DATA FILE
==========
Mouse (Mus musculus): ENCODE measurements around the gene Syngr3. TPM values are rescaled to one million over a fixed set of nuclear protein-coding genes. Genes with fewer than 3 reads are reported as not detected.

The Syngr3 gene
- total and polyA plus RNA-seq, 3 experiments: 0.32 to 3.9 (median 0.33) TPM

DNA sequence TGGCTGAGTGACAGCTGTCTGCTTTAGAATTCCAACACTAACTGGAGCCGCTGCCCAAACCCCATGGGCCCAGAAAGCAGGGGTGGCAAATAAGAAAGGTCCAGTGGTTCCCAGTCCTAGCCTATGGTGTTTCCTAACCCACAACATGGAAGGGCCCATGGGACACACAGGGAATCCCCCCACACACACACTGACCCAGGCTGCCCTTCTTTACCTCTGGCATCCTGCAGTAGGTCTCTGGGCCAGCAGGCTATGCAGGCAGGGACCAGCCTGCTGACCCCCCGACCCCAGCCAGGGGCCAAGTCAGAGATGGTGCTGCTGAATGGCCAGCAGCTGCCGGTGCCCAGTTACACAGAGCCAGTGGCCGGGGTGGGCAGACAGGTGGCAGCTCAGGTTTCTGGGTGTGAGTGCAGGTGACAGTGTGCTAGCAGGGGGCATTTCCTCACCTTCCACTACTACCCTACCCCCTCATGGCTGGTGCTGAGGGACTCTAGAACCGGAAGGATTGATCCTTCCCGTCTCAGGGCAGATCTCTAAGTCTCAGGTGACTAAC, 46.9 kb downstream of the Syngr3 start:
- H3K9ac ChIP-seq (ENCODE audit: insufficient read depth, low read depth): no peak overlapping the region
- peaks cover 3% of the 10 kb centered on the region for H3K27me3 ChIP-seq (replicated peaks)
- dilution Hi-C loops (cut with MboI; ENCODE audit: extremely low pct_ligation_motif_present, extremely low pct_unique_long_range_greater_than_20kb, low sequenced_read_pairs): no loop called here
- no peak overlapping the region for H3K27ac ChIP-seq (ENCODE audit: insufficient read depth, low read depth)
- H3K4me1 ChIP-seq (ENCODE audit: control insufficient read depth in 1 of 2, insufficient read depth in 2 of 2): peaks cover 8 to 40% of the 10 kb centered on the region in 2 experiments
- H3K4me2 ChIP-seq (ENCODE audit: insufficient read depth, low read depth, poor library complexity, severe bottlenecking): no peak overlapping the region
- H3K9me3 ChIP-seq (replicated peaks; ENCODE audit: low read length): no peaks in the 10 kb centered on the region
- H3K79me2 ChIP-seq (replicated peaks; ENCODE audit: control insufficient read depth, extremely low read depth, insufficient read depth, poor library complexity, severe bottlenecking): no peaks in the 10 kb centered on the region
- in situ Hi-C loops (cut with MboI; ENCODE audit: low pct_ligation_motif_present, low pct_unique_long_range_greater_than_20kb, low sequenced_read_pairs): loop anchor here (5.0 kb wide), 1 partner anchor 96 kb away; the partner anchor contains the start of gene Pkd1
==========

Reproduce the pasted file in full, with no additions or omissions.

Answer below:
Mouse (Mus musculus): ENCODE measurements around the gene Syngr3. TPM values are rescaled to one million over a fixed set of nuclear protein-coding genes. Genes with fewer than 3 reads are reported as not detected.

The Syngr3 gene
- total and polyA plus RNA-seq, 3 experiments: 0.32 to 3.9 (median 0.33) TPM

DNA sequence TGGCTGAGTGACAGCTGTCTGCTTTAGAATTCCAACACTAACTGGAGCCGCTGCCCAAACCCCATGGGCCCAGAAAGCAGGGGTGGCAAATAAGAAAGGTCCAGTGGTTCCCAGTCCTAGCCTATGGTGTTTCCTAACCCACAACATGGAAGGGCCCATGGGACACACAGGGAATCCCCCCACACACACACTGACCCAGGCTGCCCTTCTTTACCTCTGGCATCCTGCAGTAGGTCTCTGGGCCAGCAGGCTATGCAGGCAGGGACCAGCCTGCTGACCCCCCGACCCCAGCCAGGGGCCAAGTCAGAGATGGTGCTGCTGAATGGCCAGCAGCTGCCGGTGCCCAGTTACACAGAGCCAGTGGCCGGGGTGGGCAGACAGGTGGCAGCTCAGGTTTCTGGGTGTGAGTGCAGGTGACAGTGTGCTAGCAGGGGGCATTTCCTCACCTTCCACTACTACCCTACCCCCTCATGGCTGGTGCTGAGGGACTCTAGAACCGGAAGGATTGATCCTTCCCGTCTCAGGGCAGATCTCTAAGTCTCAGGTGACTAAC, 46.9 kb downstream of the Syngr3 start:
- H3K9ac ChIP-seq (ENCODE audit: insufficient read depth, low read depth): no peak overlapping the region
- peaks cover 3% of the 10 kb centered on the region for H3K27me3 ChIP-seq (replicated peaks)
- dilution Hi-C loops (cut with MboI; ENCODE audit: extremely low pct_ligation_motif_present, extremely low pct_unique_long_range_greater_than_20kb, low sequenced_read_pairs): no loop called here
- no peak overlapping the region for H3K27ac ChIP-seq (ENCODE audit: insufficient read depth, low read depth)
- H3K4me1 ChIP-seq (ENCODE audit: control insufficient read depth in 1 of 2, insufficient read depth in 2 of 2): peaks cover 8 to 40% of the 10 kb centered on the region in 2 experiments
- H3K4me2 ChIP-seq (ENCODE audit: insufficient read depth, low read depth, poor library complexity, severe bottlenecking): no peak overlapping the region
- H3K9me3 ChIP-seq (replicated peaks; ENCODE audit: low read length): no peaks in the 10 kb centered on the region
- H3K79me2 ChIP-seq (replicated peaks; ENCODE audit: control insufficient read depth, extremely low read depth, insufficient read depth, poor library complexity, severe bottlenecking): no peaks in the 10 kb centered on the region
- in situ Hi-C loops (cut with MboI; ENCODE audit: low pct_ligation_motif_present, low pct_unique_long_range_greater_than_20kb, low sequenced_read_pairs): loop anchor here (5.0 kb wide), 1 partner anchor 96 kb away; the partner anchor contains the start of gene Pkd1